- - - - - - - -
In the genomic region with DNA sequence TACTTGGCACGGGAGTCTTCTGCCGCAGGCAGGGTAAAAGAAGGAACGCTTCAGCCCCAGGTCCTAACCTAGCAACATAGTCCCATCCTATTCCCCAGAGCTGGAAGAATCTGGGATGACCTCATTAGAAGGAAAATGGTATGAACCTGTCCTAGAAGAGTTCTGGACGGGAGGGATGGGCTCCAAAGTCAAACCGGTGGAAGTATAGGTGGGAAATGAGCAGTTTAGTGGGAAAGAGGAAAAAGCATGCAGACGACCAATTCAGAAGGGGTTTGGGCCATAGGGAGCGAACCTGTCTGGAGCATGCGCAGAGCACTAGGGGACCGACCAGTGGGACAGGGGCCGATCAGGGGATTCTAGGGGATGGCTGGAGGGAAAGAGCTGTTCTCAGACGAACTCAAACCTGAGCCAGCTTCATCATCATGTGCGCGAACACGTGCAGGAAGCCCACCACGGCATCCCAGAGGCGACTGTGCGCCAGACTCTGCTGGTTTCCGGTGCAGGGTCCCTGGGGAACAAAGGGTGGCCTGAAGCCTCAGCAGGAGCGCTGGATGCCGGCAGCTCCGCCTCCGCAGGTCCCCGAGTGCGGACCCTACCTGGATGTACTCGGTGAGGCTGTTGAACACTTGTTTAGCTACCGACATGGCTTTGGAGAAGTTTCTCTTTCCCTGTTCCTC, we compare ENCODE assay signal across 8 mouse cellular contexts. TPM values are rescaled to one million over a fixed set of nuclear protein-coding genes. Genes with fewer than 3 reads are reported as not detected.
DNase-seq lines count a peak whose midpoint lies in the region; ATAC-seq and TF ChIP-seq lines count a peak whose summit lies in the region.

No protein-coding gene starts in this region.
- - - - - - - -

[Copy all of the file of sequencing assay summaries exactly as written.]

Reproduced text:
In the genomic region with DNA sequence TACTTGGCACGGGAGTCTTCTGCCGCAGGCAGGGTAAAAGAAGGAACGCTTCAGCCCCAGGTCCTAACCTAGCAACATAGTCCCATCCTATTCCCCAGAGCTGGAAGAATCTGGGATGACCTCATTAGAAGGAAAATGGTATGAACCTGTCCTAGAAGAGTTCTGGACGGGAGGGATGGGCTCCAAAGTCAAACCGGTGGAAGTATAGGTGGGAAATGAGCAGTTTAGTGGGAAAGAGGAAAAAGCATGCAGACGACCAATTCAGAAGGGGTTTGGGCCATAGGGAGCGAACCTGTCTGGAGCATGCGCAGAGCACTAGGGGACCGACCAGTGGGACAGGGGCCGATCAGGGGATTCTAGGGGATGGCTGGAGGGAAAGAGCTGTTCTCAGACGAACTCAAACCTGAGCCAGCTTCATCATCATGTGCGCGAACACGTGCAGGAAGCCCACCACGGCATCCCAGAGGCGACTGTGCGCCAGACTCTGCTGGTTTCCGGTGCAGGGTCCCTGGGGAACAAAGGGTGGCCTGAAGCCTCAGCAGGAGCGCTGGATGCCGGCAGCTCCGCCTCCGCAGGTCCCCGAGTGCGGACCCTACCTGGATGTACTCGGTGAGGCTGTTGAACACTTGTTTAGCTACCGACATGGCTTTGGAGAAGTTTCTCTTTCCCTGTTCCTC, we compare ENCODE assay signal across 8 mouse cellular contexts. TPM values are rescaled to one million over a fixed set of nuclear protein-coding genes. Genes with fewer than 3 reads are reported as not detected.
DNase-seq lines count a peak whose midpoint lies in the region; ATAC-seq and TF ChIP-seq lines count a peak whose summit lies in the region.

No protein-coding gene starts in this region.